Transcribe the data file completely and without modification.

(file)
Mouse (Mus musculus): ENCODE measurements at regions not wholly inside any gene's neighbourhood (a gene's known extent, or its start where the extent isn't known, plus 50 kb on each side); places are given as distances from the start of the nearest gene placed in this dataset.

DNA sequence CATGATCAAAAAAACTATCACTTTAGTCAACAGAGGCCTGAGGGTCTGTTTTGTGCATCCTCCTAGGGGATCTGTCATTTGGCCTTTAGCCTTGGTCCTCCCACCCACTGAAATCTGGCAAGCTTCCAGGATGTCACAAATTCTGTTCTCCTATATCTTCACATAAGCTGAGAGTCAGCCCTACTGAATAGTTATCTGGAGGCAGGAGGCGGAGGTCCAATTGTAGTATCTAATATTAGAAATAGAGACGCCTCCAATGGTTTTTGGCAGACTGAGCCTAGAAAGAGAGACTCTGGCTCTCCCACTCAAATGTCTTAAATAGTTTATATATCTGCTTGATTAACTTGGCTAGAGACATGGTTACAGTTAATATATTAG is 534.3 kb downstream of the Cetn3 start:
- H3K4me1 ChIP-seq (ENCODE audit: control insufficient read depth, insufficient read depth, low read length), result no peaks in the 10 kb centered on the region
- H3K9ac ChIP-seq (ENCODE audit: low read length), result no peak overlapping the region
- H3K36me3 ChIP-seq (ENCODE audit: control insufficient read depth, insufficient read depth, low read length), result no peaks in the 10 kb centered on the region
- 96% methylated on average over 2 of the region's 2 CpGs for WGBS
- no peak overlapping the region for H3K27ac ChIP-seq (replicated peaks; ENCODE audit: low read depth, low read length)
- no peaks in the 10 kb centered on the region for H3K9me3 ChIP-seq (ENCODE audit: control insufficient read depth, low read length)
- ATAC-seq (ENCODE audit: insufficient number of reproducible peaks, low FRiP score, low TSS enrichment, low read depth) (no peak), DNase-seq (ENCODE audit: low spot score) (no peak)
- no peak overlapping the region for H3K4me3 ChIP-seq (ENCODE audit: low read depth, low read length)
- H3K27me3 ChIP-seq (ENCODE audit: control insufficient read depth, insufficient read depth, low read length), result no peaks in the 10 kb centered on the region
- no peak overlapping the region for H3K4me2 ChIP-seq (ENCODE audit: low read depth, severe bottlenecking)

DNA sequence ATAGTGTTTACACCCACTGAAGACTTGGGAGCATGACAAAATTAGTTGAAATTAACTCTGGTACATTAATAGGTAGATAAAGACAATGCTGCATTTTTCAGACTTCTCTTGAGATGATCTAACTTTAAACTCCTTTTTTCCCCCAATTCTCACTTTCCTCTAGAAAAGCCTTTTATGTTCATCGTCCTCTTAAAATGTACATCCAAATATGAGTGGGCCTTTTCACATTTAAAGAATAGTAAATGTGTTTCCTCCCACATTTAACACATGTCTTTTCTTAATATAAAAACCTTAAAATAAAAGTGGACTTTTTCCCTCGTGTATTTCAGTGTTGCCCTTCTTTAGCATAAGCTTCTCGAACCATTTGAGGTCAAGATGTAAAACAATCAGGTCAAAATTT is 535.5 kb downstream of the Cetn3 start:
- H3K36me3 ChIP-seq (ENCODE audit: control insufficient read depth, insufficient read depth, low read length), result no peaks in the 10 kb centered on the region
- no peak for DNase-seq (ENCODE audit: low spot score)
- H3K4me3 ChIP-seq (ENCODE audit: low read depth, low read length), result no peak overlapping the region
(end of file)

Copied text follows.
Mouse (Mus musculus): ENCODE measurements at regions not wholly inside any gene's neighbourhood (a gene's known extent, or its start where the extent isn't known, plus 50 kb on each side); places are given as distances from the start of the nearest gene placed in this dataset.

DNA sequence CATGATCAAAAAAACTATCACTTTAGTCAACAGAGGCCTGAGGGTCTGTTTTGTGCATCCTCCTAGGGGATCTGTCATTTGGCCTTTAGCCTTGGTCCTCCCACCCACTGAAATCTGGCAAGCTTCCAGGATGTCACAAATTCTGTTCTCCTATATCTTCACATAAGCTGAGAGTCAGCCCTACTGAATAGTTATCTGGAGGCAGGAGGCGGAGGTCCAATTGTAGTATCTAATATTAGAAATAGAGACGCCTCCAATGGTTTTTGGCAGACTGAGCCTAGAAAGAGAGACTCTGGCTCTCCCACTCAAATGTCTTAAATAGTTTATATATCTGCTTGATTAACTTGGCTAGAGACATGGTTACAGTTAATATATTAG is 534.3 kb downstream of the Cetn3 start:
- H3K4me1 ChIP-seq (ENCODE audit: control insufficient read depth, insufficient read depth, low read length), result no peaks in the 10 kb centered on the region
- H3K9ac ChIP-seq (ENCODE audit: low read length), result no peak overlapping the region
- H3K36me3 ChIP-seq (ENCODE audit: control insufficient read depth, insufficient read depth, low read length), result no peaks in the 10 kb centered on the region
- 96% methylated on average over 2 of the region's 2 CpGs for WGBS
- no peak overlapping the region for H3K27ac ChIP-seq (replicated peaks; ENCODE audit: low read depth, low read length)
- no peaks in the 10 kb centered on the region for H3K9me3 ChIP-seq (ENCODE audit: control insufficient read depth, low read length)
- ATAC-seq (ENCODE audit: insufficient number of reproducible peaks, low FRiP score, low TSS enrichment, low read depth) (no peak), DNase-seq (ENCODE audit: low spot score) (no peak)
- no peak overlapping the region for H3K4me3 ChIP-seq (ENCODE audit: low read depth, low read length)
- H3K27me3 ChIP-seq (ENCODE audit: control insufficient read depth, insufficient read depth, low read length), result no peaks in the 10 kb centered on the region
- no peak overlapping the region for H3K4me2 ChIP-seq (ENCODE audit: low read depth, severe bottlenecking)

DNA sequence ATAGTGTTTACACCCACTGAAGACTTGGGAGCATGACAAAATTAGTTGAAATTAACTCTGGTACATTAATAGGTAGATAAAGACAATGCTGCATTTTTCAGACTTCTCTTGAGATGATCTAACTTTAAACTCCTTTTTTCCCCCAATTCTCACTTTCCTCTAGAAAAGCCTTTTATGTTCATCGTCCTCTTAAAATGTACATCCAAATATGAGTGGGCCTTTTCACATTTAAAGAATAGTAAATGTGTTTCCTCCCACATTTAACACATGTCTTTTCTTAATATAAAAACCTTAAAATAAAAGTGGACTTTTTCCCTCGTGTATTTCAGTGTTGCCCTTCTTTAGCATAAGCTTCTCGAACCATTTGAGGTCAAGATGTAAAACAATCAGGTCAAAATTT is 535.5 kb downstream of the Cetn3 start:
- H3K36me3 ChIP-seq (ENCODE audit: control insufficient read depth, insufficient read depth, low read length), result no peaks in the 10 kb centered on the region
- no peak for DNase-seq (ENCODE audit: low spot score)
- H3K4me3 ChIP-seq (ENCODE audit: low read depth, low read length), result no peak overlapping the region